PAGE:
Arnold Lamb and his wife D.D. show how their weather station operates on Friday Feb. 9, 2024.

PLYMOUTH – Every day D.D. Lamb, as an observer for the National Weather Service, records the high and low temperatures and precipitation. She then sends the information to the National Weather Service and the National Climate Center electronically.

D.D. and Arnold Lamb show the award they received for their families 75 years of continues service to the National Weather Service on Friday Feb. 9, 2024

Over 20 years Lamb has been recording and sending climate data as part of her everyday life.

“I just do it,” Lamb said. “We don’t get paid, but it is something we just do every day. If we go on vacation, we have a neighbor check the gauges and tell us the information and we submit it.”

D.D. and her husband Arnold Lamb began checking the area’s climate data daily as NWS Cooperative Observer Program for over two decades. They took it over from Arnold’s mother Dena.

The couple recently received recognition from the National Weather Service and the Box Elder County Commission for the family’s 75 years of commitment to service as residential weather observers.

Don Rufus Lamb started as a weather observer in 1948 and passed it off to his son Keith and his wife Dena, who moved the site closer to his Plymouth gas station,” she said. “When Dena’s health began to fail, we started to help and then finally took it over.”

D.D. Lamb shows the sheet she uses to record the climate for the National Weather Service on Friday Feb. 9, 2024.

The gas station is now a vacant remnant of the days when the highway passed through the town roughly 10 miles from the Idaho border. The town site west of I-15 has less than 500 people living there.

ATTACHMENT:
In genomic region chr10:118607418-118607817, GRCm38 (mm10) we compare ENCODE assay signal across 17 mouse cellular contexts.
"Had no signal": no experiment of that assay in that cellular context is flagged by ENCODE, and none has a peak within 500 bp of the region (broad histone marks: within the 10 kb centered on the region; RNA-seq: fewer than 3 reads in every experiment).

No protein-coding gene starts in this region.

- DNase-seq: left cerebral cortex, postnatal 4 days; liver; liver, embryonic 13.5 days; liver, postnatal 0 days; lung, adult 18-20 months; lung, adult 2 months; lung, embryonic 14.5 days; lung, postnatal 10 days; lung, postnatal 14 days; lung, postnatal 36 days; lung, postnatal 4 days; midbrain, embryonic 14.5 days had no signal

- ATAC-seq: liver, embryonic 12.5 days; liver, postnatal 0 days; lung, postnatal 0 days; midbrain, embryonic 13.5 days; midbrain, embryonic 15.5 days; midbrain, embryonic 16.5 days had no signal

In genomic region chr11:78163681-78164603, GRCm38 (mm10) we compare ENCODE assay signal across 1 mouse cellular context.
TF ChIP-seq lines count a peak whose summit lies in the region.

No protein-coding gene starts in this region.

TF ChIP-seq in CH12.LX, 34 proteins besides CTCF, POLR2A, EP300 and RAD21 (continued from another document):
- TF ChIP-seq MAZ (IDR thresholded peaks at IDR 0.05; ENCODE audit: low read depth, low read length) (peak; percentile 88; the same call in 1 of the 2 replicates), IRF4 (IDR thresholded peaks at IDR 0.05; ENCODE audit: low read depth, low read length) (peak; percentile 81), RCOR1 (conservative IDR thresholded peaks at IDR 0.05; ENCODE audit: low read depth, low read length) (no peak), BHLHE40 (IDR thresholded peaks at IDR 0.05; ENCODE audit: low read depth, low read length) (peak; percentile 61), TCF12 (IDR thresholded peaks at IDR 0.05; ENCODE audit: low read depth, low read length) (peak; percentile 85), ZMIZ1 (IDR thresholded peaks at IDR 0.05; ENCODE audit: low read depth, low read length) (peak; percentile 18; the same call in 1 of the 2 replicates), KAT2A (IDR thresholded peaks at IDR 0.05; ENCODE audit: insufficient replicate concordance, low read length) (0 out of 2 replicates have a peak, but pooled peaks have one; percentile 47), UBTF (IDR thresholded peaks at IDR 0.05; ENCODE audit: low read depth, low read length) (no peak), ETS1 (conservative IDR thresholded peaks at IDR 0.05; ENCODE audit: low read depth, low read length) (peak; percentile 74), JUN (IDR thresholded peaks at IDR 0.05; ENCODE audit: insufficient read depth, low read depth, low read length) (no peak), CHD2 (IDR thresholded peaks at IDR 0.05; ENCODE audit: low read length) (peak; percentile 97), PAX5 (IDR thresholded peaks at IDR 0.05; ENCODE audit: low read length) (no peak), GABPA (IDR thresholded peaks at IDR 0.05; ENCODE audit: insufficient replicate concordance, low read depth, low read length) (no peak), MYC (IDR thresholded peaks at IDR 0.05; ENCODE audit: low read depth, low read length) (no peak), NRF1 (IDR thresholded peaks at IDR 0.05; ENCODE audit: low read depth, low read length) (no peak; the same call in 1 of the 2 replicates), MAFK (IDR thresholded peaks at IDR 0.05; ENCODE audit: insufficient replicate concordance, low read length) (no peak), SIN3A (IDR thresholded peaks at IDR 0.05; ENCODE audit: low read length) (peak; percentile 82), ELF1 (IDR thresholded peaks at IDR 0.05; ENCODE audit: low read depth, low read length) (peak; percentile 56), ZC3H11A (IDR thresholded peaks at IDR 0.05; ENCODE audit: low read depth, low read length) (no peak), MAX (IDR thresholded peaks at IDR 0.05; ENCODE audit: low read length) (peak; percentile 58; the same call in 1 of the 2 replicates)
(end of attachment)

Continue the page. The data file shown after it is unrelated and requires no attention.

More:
Arnold and D.D. moved the weather station closer to their home down the highway a piece. On her living room wall D.D. hung the award they received and has the pictures hanging next it of those who have been weather observers in the family.

Arnold served as the mayor of Plymouth for 16 years and even though he is no longer serving, he knows a lot of what goes on in town. He can point out where the old store was that has been turned into a home and who used to live in what abandoned structure.

D.D. and Arnold Lamb show ho they measure precipitation for the National Weather Service on Friday Feb. 9, 2023

The Lambs are part of a network of thousands of other weather observers in urban and suburban areas. These weather observers can also be found in National Parks seashores and mountains. The NWS wants to have climate information on where people live, work and play. The organized climate research began in 1890 under the Organic Act but there were people doing it before then.

The data is used to help define the climate in the U.S. and help manage and map climate changes over the years.







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